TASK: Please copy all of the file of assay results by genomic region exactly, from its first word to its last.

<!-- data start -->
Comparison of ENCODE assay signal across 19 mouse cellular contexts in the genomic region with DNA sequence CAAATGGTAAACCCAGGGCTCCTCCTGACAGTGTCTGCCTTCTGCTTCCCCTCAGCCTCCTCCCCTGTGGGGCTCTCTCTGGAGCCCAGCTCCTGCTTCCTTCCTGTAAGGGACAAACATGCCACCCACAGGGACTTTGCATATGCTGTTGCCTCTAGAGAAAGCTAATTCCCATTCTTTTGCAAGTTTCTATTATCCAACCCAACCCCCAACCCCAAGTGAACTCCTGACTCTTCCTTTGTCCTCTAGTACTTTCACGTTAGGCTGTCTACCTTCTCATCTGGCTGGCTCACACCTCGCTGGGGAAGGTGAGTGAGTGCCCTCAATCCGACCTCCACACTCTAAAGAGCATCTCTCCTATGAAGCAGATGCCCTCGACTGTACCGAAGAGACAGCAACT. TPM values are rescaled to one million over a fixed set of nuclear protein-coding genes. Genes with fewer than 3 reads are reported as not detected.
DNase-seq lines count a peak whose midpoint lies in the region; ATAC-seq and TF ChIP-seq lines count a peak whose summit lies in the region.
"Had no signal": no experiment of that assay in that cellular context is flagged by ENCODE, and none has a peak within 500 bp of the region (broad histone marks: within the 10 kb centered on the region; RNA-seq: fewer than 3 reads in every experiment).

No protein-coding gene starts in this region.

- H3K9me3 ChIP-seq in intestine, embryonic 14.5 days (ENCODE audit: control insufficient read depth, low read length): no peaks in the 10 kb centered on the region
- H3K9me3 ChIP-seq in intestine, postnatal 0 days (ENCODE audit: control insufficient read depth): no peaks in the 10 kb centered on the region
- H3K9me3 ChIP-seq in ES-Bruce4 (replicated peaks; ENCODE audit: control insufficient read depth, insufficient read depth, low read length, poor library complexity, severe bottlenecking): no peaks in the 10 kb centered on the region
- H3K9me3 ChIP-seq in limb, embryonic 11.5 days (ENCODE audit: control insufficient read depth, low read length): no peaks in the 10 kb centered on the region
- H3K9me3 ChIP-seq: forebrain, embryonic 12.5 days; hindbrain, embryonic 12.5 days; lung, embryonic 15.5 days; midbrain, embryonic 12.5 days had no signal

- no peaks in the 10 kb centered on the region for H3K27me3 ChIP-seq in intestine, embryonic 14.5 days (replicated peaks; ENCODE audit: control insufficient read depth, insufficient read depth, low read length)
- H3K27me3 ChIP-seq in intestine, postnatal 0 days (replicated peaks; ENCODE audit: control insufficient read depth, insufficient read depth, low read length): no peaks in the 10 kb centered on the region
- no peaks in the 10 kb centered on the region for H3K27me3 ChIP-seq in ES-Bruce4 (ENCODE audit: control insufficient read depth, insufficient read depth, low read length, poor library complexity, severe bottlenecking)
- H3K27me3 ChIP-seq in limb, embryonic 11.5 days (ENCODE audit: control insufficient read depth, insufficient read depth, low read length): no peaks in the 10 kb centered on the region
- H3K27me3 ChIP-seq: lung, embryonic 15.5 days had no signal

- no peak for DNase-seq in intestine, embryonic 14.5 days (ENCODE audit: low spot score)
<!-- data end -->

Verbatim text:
Comparison of ENCODE assay signal across 19 mouse cellular contexts in the genomic region with DNA sequence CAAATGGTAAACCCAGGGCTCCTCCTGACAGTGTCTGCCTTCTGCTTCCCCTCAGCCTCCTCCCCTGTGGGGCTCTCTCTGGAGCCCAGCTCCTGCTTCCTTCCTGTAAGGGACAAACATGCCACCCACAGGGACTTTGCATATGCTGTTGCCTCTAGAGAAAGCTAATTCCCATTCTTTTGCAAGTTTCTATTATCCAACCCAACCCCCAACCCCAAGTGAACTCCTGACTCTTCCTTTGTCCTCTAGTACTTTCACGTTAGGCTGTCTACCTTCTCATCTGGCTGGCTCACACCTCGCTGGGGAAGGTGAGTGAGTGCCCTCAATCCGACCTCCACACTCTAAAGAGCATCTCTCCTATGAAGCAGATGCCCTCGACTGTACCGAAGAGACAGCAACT. TPM values are rescaled to one million over a fixed set of nuclear protein-coding genes. Genes with fewer than 3 reads are reported as not detected.
DNase-seq lines count a peak whose midpoint lies in the region; ATAC-seq and TF ChIP-seq lines count a peak whose summit lies in the region.
"Had no signal": no experiment of that assay in that cellular context is flagged by ENCODE, and none has a peak within 500 bp of the region (broad histone marks: within the 10 kb centered on the region; RNA-seq: fewer than 3 reads in every experiment).

No protein-coding gene starts in this region.

- H3K9me3 ChIP-seq in intestine, embryonic 14.5 days (ENCODE audit: control insufficient read depth, low read length): no peaks in the 10 kb centered on the region
- H3K9me3 ChIP-seq in intestine, postnatal 0 days (ENCODE audit: control insufficient read depth): no peaks in the 10 kb centered on the region
- H3K9me3 ChIP-seq in ES-Bruce4 (replicated peaks; ENCODE audit: control insufficient read depth, insufficient read depth, low read length, poor library complexity, severe bottlenecking): no peaks in the 10 kb centered on the region
- H3K9me3 ChIP-seq in limb, embryonic 11.5 days (ENCODE audit: control insufficient read depth, low read length): no peaks in the 10 kb centered on the region
- H3K9me3 ChIP-seq: forebrain, embryonic 12.5 days; hindbrain, embryonic 12.5 days; lung, embryonic 15.5 days; midbrain, embryonic 12.5 days had no signal

- no peaks in the 10 kb centered on the region for H3K27me3 ChIP-seq in intestine, embryonic 14.5 days (replicated peaks; ENCODE audit: control insufficient read depth, insufficient read depth, low read length)
- H3K27me3 ChIP-seq in intestine, postnatal 0 days (replicated peaks; ENCODE audit: control insufficient read depth, insufficient read depth, low read length): no peaks in the 10 kb centered on the region
- no peaks in the 10 kb centered on the region for H3K27me3 ChIP-seq in ES-Bruce4 (ENCODE audit: control insufficient read depth, insufficient read depth, low read length, poor library complexity, severe bottlenecking)
- H3K27me3 ChIP-seq in limb, embryonic 11.5 days (ENCODE audit: control insufficient read depth, insufficient read depth, low read length): no peaks in the 10 kb centered on the region
- H3K27me3 ChIP-seq: lung, embryonic 15.5 days had no signal

- no peak for DNase-seq in intestine, embryonic 14.5 days (ENCODE audit: low spot score)